For ten years a mother and son are separated – war, a prison sentence, the grand tour… – and then  reunited. Only there is a problem. The son is not actually the son, but an impostor. What are the chances that the mother will be taken in? This scenario and the subsequent question appear asinine. […]

    Against All Odds May 26, 2011

    Author: Beach Combing | in : Ancient, Contemporary, Medieval, Modern

    Another in the Weird Wars series: what victory in military history was achieved against the greatest odds? First some ground rules. 1) The two armies have to have comparable technologies. So the British and Empire troops at Rourke’s Drift (1879) were outnumbered by something like twenty to one by their Zulu adversaries. However, the British […]

    Bad Ass One-Liners from the Epic Tradition May 21, 2011

    Author: Beach Combing | in : Ancient, Medieval
    Bad Ass One-Liners from the Epic Tradition

    There is, across the world, an epic literature, sometimes in prose more often in poetry, celebrating the deeds of men who lived, in happier times, caught between the gods and the earth. The ‘shapers’ who sang the heroic ages of the world – in pre-Christian Scandinavia, Homeric Greece, prehistoric India… – had none of our […]

    Vampire Mermaids and Migraines May 17, 2011

    Author: Beach Combing | in : Ancient, Medieval
    Vampire Mermaids and Migraines

    A Roman charm from, of all places, Carnuntum in the Alps offers one of the earliest recorded cures for migraine. Written on a piece of silver (and badly eroded) it does not discourse on low-dairy diets or darkened rooms. Rather… Well, Beachcombing will quote from the translated Greek: ‘Antaura came out from the sea. She […]

    Roman Vampires? May 15, 2011

    Author: Beach Combing | in : Ancient
    Roman Vampires?

    Vampires in antiquity? Certainly, a creature that appears in Philostratus’ third-century Life of Apollonius of Tyana is reminiscent of Bram Stoker’s best or at least some of the 1970s Hammer House cast-offs. Philostratus tells us of Menippus a young, twenty-five year old philosopher ‘so beautifully proportioned that in appearance he resembled a fine and gentlemanly […]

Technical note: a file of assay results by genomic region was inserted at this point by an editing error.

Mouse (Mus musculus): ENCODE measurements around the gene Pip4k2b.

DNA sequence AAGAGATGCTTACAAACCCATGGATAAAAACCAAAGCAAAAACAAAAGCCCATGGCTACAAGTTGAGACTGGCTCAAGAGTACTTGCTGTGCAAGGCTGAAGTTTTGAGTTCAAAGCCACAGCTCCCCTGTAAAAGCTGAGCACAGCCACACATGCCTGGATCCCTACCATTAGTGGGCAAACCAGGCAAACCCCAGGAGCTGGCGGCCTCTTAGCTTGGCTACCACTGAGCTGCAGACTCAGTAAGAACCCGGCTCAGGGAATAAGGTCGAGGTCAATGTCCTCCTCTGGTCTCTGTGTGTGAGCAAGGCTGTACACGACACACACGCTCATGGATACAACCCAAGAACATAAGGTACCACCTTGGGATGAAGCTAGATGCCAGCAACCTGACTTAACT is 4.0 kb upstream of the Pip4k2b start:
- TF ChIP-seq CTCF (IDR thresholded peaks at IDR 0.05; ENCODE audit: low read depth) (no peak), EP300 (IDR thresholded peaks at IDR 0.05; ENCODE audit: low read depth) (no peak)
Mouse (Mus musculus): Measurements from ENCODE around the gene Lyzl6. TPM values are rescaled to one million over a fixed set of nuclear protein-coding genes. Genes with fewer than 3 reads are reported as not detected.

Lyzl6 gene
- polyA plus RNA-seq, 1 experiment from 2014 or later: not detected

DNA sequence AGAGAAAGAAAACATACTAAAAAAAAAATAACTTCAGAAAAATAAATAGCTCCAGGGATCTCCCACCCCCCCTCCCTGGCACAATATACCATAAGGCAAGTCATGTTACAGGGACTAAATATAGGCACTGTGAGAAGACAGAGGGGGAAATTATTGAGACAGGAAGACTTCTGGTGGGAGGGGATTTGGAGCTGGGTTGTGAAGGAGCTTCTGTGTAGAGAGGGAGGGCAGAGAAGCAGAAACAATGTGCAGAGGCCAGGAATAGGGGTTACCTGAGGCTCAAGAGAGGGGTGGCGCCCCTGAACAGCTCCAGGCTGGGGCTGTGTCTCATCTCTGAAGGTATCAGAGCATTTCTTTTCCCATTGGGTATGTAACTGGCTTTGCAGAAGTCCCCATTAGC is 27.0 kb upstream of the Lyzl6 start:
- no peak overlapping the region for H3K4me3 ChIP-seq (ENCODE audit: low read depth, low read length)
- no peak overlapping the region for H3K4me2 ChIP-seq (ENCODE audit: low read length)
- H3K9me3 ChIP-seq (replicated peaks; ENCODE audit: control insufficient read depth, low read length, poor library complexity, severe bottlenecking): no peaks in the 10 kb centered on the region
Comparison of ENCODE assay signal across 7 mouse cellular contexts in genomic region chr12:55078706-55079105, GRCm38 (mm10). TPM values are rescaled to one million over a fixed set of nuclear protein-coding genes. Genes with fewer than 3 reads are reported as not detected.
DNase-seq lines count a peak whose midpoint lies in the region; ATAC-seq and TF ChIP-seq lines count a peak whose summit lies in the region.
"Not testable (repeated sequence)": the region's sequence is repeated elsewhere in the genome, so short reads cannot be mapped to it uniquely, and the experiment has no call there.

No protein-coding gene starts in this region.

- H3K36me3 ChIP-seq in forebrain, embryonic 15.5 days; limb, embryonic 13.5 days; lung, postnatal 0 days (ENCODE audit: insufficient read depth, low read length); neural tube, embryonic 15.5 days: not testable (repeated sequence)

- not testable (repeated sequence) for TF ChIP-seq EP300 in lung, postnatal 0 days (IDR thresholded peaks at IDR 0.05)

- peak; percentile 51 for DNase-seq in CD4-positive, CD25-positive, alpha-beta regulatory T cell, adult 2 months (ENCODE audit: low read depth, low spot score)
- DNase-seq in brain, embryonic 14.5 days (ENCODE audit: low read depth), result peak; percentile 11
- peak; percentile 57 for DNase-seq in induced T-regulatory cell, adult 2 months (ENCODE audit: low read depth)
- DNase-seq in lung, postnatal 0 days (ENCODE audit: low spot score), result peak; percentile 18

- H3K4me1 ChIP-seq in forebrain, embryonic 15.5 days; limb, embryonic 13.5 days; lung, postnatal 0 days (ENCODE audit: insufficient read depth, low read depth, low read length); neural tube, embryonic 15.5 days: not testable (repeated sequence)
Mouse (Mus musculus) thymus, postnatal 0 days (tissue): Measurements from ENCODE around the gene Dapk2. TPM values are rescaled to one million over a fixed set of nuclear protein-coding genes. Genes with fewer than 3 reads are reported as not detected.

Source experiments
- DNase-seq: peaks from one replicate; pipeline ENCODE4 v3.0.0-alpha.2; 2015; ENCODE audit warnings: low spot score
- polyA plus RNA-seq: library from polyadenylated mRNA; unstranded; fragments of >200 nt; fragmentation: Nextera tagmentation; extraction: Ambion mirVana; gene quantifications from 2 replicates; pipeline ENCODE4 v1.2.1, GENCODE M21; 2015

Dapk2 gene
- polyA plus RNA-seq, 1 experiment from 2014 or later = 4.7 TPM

The Saint Who Became A Cat May 7, 2011

    Author: Beach Combing | in : Ancient, Medieval, Modern
    The Saint Who Became A Cat

    Beachcombing has previously looked at St Christopher a dog-headed saint. But what about St Agatha who can turn into a cat? First a little background. Agatha was a martyr saint from Catania, Sicily whose five-day festival each year in early February remains one of the highlights of civic life in the city and whose climax […]

    Julian in the Desert May 6, 2011

    Author: Beach Combing | in : Ancient
    Julian in the Desert

    Beachcombing finished his last exam yesterday and, with the exceptions of the long and frankly tedious work of correction, term is now all but over. Hurrah! Hurrah! By way of celebration Beachcombing thought that he would visit this morning one of his favourite hinge moments. The death of Julian the Apostate and with him the […]

    Sink or Swim: Infanticide and ‘Baptism’ on the Ancient Rhine April 25, 2011

    Author: Beach Combing | in : Ancient
    Sink or Swim: Infanticide and 'Baptism' on the Ancient Rhine

    Portentous day in the Beachcombing household as Tiny Miss B, the new arrival, was baptised with a select group of friends and in-laws looking on. Unlike Little Miss B – a chip off the Beachcombing block, who screamed her way through her welcoming into the church – the younger Beachcombing, who takes, instead, after her […]